Also speaking on BBC Talkback, art critic Liz Kennedy defended the sculpture and its likeness to the legendary player.

"I think you have to see it, the pictures don't do it justice," she said. "There's an angle, I think that people will see that likeness, particularly on the right profile.

"It was at first smaller than I expected but that's because it's an action pose. I thought that Tony the artist has actually really captured the right profile. Statues are always going to be a matter of contention.

"The people who have decried it on social media - I wonder how many of them have actually been down (to see it)?"

Other fans were more satisfied, Heather Lown compared the Best effort to Arsenal's statues of two of their most famous sons Dennis Bergkamp and Thierry Henry saying they never get a true likeness in statues.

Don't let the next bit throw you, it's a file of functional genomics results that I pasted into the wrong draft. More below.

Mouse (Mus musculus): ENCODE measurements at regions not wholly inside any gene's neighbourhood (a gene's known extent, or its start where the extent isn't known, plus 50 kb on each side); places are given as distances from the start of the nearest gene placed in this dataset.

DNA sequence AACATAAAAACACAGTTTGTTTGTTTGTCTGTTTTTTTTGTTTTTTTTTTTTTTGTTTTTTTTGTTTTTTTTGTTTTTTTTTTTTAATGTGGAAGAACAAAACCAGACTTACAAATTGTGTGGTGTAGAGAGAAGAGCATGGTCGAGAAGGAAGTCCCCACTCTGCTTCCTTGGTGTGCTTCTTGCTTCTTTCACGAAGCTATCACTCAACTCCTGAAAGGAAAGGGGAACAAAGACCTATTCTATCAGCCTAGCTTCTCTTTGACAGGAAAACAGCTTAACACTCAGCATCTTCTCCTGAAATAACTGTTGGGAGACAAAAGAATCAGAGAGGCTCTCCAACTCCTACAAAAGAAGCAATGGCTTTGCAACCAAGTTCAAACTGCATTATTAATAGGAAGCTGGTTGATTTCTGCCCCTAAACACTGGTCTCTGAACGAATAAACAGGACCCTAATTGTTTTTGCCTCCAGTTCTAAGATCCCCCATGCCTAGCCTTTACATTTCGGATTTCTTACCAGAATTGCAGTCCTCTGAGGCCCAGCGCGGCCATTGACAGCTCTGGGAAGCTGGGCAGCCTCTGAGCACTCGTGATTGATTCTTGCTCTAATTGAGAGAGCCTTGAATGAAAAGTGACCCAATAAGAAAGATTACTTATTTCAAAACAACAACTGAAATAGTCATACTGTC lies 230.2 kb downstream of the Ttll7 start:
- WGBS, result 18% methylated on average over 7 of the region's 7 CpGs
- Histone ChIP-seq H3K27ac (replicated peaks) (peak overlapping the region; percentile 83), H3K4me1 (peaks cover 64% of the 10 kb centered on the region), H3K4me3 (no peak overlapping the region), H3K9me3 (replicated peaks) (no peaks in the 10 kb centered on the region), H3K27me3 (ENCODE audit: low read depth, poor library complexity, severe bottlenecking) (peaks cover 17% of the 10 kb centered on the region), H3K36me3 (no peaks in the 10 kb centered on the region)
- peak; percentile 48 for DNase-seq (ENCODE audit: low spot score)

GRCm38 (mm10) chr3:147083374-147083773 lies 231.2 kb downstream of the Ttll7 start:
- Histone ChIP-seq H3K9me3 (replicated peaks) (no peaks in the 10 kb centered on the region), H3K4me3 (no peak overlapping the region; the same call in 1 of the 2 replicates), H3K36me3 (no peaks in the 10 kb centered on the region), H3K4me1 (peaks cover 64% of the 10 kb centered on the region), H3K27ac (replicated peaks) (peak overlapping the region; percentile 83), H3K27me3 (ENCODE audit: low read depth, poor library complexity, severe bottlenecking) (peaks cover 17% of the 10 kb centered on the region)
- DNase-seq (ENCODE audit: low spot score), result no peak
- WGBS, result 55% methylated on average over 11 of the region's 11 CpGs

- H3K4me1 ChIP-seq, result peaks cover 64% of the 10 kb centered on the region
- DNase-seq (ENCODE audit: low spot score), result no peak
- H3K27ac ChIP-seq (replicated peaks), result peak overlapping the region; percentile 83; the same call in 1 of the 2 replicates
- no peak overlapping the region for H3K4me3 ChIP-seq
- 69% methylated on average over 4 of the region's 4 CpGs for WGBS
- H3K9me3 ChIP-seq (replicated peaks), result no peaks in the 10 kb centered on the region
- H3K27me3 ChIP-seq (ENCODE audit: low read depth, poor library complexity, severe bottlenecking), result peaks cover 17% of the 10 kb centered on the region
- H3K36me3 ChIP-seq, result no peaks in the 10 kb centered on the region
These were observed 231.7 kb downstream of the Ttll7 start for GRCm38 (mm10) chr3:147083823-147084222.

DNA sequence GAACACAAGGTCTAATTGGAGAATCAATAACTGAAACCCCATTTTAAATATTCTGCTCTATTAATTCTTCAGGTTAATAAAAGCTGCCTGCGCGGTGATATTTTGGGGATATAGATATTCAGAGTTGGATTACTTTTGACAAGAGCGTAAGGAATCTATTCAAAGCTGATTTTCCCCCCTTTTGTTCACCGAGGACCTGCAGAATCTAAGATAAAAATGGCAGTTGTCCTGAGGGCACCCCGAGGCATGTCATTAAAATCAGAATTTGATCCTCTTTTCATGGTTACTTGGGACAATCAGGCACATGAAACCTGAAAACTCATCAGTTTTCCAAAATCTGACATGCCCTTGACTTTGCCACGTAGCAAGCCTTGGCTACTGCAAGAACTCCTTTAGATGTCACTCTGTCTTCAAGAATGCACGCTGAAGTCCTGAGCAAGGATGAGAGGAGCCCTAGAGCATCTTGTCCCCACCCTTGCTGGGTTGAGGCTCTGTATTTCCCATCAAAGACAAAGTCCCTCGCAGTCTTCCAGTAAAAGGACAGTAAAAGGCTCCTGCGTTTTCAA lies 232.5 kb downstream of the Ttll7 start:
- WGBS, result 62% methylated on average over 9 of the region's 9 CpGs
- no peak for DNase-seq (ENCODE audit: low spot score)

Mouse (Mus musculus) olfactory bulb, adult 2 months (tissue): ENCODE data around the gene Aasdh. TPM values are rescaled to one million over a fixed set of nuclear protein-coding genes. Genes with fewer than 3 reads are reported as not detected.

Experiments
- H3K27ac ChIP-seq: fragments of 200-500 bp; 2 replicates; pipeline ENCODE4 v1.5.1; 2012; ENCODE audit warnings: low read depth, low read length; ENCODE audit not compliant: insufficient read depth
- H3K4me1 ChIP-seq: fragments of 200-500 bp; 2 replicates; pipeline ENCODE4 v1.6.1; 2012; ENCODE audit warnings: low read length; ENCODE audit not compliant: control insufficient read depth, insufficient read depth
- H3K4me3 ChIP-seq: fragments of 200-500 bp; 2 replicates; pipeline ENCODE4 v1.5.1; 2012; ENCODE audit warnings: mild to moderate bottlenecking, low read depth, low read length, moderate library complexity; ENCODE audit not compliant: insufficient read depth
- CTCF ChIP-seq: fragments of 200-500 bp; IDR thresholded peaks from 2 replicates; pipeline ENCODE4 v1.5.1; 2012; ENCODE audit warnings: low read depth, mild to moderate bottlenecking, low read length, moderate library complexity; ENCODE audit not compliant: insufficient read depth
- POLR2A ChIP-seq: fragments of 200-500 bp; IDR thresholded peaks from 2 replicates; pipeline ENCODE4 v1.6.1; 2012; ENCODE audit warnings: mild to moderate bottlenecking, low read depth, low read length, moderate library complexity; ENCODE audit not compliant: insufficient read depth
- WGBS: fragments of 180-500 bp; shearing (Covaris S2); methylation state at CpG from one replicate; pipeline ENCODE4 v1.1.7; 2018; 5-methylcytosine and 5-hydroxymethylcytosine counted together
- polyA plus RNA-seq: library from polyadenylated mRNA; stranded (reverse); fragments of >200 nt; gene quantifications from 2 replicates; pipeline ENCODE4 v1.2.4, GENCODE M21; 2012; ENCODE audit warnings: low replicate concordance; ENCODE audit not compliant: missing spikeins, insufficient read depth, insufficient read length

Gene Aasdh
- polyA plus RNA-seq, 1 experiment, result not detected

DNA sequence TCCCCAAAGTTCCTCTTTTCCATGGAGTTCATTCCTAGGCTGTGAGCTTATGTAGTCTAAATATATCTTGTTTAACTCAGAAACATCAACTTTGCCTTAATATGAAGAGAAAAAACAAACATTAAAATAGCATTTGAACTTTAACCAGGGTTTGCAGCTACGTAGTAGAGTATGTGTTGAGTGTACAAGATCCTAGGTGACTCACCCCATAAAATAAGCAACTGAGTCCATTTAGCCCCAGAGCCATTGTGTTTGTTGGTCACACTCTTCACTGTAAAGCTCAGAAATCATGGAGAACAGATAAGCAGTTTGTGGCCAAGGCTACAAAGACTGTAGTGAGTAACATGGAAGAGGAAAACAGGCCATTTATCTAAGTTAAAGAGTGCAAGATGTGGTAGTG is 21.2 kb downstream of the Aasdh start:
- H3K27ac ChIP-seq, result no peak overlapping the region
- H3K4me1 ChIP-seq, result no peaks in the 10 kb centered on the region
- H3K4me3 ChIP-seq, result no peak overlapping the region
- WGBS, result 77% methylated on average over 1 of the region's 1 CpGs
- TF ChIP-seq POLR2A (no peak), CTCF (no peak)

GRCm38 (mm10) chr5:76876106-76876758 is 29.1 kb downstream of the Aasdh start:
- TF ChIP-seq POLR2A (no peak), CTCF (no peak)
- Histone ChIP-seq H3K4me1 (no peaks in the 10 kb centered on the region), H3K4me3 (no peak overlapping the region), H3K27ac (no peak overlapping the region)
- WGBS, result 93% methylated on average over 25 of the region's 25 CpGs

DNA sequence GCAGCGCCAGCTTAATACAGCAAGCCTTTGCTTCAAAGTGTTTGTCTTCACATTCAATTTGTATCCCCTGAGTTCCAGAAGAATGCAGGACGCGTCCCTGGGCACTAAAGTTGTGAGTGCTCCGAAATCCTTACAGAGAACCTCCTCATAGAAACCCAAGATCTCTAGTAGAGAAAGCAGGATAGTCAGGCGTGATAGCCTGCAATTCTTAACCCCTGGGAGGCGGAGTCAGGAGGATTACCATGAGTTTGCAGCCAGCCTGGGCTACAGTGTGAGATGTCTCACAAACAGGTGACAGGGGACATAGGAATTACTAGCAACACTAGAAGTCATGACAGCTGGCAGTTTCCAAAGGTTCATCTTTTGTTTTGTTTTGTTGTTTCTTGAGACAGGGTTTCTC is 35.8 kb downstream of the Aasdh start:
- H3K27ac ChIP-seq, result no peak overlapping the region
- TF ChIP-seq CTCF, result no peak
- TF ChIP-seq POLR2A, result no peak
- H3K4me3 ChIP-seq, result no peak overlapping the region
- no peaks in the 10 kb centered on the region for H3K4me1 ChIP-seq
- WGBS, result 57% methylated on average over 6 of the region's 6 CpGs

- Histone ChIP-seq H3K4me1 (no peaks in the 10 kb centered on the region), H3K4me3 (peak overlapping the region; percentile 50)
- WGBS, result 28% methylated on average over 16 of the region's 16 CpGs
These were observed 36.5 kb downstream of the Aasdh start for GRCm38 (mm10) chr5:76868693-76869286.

"It's a wonderful gesture. I like it... let's just embrace it and carry on," she said.

It's not the only statue to receive online abuse in recent years. The most famous of those, of course, is the Cristiano Ronaldo bust that was unveiled at Madeira Airport in 2017 and corrected a year later.

Just months earlier, there was a tribute to Diego Maradona that was the subject of much ridicule and was even likened to Susan Boyle.

Less well known but potentially the strangest of the lot is this statue of Liverpool's Mohamed Salah, which was unveiled in Egypt last year. Anybody else see Marv from Home Alone?

Alberto Morales Saravia is another to face the wrath of social media after his statue of Luis Suarez in Uruguay was met with disapproval.

So where does the George Best statue come in the list of the good, the bad and the ugly footballing statues?